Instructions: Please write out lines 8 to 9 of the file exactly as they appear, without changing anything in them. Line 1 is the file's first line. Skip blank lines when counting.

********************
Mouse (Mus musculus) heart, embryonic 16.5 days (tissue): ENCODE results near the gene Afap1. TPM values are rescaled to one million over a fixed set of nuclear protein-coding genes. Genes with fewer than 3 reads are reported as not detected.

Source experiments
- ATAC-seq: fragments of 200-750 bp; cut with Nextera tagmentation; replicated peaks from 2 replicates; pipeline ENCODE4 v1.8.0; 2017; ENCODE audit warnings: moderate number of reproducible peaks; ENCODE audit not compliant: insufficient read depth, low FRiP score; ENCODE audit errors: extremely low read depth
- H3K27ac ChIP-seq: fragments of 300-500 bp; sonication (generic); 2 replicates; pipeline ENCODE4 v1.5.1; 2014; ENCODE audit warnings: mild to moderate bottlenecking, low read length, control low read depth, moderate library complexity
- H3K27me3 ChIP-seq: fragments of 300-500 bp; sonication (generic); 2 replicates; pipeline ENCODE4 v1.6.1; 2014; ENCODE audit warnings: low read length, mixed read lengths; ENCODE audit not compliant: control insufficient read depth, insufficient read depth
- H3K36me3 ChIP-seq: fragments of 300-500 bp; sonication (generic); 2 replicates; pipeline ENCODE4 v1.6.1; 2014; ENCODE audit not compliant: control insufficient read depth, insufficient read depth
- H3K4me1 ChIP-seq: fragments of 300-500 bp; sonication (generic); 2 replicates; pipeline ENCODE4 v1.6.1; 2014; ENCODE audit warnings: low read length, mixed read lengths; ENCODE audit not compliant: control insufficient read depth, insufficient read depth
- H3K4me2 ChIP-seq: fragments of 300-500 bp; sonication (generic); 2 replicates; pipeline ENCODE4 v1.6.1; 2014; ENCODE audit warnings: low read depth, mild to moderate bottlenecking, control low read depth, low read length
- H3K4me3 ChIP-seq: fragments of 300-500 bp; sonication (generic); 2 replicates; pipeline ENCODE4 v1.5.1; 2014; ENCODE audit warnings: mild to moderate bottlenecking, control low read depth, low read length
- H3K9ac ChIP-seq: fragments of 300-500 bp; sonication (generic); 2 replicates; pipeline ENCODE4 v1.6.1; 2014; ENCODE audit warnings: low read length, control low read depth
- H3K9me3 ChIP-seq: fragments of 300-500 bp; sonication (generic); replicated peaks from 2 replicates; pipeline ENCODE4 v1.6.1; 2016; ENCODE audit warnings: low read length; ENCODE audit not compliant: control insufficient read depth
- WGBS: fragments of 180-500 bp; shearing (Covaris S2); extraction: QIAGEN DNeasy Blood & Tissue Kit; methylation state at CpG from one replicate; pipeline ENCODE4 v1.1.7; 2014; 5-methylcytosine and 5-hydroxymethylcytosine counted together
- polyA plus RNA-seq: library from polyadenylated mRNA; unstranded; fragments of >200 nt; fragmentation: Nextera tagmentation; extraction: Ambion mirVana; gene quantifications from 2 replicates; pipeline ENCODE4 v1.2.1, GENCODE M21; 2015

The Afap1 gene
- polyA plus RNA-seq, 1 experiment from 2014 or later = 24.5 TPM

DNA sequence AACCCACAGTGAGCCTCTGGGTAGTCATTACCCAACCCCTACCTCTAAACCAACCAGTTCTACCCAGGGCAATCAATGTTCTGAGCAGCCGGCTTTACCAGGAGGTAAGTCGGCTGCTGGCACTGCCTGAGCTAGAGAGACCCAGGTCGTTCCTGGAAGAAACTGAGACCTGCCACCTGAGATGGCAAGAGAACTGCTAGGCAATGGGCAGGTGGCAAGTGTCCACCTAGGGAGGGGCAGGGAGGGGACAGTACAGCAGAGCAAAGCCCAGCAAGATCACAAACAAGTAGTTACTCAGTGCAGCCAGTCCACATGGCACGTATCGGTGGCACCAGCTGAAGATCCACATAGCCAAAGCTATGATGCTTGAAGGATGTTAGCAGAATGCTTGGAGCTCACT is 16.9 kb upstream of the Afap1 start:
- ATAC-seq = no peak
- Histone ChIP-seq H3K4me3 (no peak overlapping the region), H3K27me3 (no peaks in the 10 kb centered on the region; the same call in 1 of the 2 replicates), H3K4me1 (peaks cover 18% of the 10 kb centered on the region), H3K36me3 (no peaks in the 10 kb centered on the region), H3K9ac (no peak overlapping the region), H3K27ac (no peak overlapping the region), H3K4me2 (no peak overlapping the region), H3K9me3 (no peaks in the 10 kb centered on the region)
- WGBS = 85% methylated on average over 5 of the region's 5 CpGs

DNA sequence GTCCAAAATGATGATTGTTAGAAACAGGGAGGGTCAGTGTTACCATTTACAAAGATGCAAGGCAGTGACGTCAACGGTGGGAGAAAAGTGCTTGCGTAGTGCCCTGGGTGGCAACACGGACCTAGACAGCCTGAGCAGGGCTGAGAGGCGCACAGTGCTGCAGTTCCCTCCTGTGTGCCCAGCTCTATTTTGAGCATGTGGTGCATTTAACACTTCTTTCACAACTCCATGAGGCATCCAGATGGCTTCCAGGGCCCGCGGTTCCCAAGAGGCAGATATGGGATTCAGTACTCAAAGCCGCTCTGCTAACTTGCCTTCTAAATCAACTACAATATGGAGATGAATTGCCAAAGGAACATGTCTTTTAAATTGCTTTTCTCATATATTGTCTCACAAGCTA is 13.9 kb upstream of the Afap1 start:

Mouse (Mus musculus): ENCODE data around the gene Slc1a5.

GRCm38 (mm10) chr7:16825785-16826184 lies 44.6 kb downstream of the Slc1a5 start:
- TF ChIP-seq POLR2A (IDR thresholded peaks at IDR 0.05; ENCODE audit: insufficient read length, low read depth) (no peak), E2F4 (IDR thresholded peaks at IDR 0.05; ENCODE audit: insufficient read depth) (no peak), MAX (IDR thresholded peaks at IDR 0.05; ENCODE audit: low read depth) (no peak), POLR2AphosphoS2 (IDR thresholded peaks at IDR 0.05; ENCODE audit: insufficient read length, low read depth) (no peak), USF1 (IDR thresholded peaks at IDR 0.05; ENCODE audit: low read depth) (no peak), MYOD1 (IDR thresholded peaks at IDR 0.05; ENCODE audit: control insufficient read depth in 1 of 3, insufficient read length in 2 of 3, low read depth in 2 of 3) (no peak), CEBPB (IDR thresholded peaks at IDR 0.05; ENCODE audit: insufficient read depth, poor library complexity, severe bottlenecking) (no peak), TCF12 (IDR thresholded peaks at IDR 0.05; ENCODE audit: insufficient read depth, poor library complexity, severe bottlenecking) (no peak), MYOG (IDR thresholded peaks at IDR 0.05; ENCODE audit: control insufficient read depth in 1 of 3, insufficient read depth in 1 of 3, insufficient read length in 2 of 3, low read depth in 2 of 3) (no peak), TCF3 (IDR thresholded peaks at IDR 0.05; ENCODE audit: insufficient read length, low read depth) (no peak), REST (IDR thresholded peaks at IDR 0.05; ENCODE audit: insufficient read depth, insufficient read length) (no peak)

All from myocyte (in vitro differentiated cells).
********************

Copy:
- H3K4me2 ChIP-seq: fragments of 300-500 bp; sonication (generic); 2 replicates; pipeline ENCODE4 v1.6.1; 2014; ENCODE audit warnings: low read depth, mild to moderate bottlenecking, control low read depth, low read length
- H3K4me3 ChIP-seq: fragments of 300-500 bp; sonication (generic); 2 replicates; pipeline ENCODE4 v1.5.1; 2014; ENCODE audit warnings: mild to moderate bottlenecking, control low read depth, low read length